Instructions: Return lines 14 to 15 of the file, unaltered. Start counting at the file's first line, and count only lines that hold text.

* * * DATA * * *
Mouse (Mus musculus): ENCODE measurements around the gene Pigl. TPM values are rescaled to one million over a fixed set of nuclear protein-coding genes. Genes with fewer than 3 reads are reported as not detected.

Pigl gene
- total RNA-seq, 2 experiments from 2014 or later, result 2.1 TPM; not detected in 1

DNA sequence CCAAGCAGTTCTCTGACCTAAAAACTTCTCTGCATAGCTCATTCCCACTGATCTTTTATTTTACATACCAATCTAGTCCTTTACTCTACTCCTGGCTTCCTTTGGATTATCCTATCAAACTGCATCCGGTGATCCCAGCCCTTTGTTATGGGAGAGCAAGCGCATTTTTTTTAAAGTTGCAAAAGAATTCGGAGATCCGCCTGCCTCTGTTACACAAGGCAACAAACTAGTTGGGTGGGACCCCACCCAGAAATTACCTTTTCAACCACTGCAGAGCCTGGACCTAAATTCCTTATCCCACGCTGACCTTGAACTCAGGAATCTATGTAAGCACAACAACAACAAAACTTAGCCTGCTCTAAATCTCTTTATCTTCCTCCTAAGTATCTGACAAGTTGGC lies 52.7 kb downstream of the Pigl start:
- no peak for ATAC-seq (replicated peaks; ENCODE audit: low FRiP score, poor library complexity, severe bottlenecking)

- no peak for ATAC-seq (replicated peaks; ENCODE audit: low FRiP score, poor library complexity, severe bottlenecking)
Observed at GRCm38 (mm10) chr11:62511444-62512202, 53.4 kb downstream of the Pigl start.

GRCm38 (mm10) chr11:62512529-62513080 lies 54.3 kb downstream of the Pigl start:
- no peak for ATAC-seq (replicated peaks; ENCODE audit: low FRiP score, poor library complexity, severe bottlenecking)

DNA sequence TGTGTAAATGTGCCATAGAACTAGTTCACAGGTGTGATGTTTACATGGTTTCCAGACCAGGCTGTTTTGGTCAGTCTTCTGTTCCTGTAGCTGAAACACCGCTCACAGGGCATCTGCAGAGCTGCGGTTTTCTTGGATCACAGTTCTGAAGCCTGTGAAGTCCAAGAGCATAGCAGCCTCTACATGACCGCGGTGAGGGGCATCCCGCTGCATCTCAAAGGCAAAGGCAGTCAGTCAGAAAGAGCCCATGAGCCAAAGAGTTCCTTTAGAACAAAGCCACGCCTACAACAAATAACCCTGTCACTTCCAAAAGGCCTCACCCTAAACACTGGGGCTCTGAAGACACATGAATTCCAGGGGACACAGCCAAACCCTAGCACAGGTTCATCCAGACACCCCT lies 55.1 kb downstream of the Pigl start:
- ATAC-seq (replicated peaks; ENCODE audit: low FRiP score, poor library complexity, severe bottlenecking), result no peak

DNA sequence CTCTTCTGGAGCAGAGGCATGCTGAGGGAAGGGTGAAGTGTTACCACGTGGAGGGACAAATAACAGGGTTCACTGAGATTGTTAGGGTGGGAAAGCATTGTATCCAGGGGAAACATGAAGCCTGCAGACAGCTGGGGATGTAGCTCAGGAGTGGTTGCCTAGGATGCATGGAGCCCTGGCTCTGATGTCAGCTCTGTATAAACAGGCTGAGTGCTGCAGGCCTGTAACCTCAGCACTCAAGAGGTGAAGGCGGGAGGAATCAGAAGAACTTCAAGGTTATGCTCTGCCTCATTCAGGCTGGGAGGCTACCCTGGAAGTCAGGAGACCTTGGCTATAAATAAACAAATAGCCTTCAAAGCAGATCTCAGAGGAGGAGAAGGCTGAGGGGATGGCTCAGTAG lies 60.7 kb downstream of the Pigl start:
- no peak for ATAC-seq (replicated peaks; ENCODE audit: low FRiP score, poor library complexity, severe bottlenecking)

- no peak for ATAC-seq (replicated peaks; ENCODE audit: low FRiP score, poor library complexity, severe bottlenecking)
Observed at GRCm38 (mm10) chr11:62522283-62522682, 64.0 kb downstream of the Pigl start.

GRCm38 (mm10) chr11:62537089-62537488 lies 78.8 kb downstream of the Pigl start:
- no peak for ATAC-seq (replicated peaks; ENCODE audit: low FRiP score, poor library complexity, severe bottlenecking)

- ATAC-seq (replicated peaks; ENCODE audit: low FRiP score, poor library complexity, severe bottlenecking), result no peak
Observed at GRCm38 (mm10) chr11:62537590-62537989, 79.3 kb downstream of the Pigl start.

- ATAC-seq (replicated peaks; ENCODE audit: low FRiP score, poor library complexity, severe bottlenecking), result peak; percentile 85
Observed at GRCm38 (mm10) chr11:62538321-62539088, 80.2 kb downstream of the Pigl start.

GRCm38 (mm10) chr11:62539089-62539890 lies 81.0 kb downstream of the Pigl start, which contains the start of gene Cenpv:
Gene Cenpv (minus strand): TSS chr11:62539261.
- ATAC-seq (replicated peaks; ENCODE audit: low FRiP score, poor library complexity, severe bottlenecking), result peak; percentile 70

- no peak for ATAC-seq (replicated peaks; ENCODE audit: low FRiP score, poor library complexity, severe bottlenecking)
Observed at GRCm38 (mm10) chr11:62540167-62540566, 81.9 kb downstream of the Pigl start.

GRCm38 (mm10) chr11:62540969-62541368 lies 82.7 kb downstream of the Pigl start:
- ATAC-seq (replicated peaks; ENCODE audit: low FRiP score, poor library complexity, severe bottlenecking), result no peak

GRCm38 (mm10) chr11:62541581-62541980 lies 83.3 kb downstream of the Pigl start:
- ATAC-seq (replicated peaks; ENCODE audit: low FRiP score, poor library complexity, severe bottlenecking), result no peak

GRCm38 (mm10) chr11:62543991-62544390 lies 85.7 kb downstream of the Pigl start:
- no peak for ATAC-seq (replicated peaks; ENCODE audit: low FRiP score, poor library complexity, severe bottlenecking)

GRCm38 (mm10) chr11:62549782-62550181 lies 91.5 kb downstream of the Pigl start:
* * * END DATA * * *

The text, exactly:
- no peak for ATAC-seq (replicated peaks; ENCODE audit: low FRiP score, poor library complexity, severe bottlenecking)
Observed at GRCm38 (mm10) chr11:62522283-62522682, 64.0 kb downstream of the Pigl start.